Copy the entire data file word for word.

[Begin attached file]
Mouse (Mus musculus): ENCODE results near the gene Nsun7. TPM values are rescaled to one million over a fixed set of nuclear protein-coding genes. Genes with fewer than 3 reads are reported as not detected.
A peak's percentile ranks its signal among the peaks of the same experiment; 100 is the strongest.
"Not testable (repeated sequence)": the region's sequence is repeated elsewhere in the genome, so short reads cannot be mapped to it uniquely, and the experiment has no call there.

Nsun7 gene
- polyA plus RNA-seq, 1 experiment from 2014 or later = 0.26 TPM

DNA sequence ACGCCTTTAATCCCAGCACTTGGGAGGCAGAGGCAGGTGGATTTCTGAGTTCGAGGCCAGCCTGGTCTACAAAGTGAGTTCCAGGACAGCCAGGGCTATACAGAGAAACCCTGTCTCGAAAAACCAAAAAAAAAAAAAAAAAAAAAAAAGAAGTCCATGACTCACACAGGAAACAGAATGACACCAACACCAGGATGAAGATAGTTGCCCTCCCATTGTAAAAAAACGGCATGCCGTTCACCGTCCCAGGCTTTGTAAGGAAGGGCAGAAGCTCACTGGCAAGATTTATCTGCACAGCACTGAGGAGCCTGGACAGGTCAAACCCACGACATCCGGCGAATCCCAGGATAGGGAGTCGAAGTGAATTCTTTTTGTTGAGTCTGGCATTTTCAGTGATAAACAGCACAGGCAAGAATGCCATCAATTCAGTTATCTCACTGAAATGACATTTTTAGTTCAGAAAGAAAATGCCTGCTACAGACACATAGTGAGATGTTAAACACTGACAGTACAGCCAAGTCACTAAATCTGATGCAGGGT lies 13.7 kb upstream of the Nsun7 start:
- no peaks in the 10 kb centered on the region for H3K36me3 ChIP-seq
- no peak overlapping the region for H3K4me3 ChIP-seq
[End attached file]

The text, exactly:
Mouse (Mus musculus): ENCODE results near the gene Nsun7. TPM values are rescaled to one million over a fixed set of nuclear protein-coding genes. Genes with fewer than 3 reads are reported as not detected.
A peak's percentile ranks its signal among the peaks of the same experiment; 100 is the strongest.
"Not testable (repeated sequence)": the region's sequence is repeated elsewhere in the genome, so short reads cannot be mapped to it uniquely, and the experiment has no call there.

Nsun7 gene
- polyA plus RNA-seq, 1 experiment from 2014 or later = 0.26 TPM

DNA sequence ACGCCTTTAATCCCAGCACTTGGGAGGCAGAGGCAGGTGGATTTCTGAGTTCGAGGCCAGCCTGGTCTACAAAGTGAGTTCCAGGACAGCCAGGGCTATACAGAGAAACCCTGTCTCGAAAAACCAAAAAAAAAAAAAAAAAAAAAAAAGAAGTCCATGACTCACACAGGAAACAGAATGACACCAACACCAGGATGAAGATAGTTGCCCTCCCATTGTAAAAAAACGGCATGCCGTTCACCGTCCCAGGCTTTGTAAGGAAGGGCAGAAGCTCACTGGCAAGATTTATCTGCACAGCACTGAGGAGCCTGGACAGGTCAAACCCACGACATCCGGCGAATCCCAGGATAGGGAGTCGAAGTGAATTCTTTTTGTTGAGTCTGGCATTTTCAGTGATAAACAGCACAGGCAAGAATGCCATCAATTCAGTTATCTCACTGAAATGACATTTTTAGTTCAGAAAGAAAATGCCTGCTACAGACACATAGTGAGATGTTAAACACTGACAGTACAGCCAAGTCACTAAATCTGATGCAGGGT lies 13.7 kb upstream of the Nsun7 start:
- no peaks in the 10 kb centered on the region for H3K36me3 ChIP-seq
- no peak overlapping the region for H3K4me3 ChIP-seq